This seemed perfectly reasonable so I wondered what might happen if I tried to do it. In an Oracle database Oracle returned (more...)


I went on my first DBA course in 1997 and the lecturer there explained that readers do not block writers in an Oracle database. I had an issue recently which appeared to contradict this so I have reproduced it below in an Oracle database.
I noticed in OEM that there was some issue in the database. As usual, click on the images to enlarge them and bring them into focus (more...)

INSERT /*+ APPEND */ Hint Does Not Seem to Work Consistently

I ran the following SQL in an Oracle database:

SQL> create table tab1
  2  (col1 number)
  3  /
Table created.
SQL> alter session set sql_trace = true
  2  /
Session altered.
SQL> insert /*+ append */ into tab1 select 1 from dual
  2  /
1 row created.
SQL> commit
  2  /
Commit complete.
SQL> insert /*+ append */ (more...)

Clustering_Factor = 0

I looked at clustering_factor in the previous post and wondered what might cause it to be well below the number of blocks in the table. Chris Saxon suggested it might be due to rows with null values. I decided to look first at the two indexes with a clustering_factor of zero in the same Oracle 11.2 database and checked which columns they were on. Then I looked to see how many of the rows (more...)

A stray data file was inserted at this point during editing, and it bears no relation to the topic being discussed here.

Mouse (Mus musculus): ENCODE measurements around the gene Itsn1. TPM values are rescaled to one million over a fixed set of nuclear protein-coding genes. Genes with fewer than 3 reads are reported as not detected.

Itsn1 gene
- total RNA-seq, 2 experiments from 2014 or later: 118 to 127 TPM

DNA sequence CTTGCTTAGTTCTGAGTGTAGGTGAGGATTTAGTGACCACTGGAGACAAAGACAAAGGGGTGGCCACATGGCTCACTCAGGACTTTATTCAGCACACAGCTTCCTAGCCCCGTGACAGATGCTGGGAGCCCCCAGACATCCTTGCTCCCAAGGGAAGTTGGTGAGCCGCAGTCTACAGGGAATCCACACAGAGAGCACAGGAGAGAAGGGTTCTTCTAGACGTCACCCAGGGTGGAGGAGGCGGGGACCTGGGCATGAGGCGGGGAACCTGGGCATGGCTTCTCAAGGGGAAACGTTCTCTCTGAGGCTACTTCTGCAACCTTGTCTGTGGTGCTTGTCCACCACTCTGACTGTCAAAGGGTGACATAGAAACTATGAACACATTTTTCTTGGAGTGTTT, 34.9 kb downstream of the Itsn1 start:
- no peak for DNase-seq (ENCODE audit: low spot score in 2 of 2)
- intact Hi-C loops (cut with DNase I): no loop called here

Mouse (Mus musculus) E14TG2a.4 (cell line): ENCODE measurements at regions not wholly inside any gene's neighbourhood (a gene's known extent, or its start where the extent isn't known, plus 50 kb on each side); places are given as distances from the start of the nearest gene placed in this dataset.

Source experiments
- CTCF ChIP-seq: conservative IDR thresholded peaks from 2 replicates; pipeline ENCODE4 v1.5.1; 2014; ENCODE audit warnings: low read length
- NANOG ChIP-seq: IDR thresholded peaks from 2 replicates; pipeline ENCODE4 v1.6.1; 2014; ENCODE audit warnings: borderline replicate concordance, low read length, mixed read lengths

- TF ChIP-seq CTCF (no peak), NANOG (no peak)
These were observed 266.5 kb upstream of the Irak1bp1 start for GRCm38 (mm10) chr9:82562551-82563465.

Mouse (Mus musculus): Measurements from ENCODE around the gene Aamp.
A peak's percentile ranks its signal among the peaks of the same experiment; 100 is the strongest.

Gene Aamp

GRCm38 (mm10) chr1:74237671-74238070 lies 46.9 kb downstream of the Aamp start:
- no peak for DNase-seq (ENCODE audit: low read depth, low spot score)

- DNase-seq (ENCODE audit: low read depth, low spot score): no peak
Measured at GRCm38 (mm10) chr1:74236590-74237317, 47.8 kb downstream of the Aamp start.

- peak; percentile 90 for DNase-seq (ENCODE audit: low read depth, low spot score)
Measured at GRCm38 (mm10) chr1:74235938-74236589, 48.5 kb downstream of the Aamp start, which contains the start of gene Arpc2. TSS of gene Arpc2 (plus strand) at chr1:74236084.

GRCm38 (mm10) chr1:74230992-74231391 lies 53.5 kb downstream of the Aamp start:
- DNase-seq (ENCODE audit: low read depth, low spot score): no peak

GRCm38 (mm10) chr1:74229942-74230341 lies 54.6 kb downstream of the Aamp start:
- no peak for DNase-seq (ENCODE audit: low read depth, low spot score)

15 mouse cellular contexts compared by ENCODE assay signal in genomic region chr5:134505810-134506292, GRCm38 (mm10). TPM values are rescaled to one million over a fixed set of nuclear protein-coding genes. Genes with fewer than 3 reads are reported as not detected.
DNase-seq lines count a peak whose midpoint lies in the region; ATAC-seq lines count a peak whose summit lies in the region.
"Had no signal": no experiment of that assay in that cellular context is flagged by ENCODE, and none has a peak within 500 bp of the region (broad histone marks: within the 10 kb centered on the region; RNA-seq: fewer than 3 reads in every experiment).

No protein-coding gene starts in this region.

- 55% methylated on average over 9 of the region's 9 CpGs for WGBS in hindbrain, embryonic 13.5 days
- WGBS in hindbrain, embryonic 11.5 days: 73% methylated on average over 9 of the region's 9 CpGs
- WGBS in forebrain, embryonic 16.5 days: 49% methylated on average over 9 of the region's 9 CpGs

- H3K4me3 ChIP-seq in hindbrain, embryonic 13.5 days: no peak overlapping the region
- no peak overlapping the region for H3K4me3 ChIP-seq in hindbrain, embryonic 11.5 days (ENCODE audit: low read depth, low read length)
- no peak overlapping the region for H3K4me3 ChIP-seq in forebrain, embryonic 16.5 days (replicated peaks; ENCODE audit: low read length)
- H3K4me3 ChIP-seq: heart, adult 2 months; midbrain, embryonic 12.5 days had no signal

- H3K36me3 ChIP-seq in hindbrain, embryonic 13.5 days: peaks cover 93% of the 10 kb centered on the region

I attended the UKOUG conference early in December. While I was there, I went to a presentation by Chris Saxon, where he explained how Oracle decides when to use an index. The example below, which I ran in an Oracle 11.1 database, is based on what I learnt.
I used to believe that if a where clause only returned a small percentage of the rows in a table, Oracle would use an (more...)


This post is an update to an earlier one, which I have now deleted. I tested the first part of it in an Oracle database. First I created a role which was identified by a password:
SQL> conn / as sysdba
SQL> create role low identified by secret_password
  2  /
Role created.
I granted the role to a user and made sure it had (more...)

Oracle Live SQL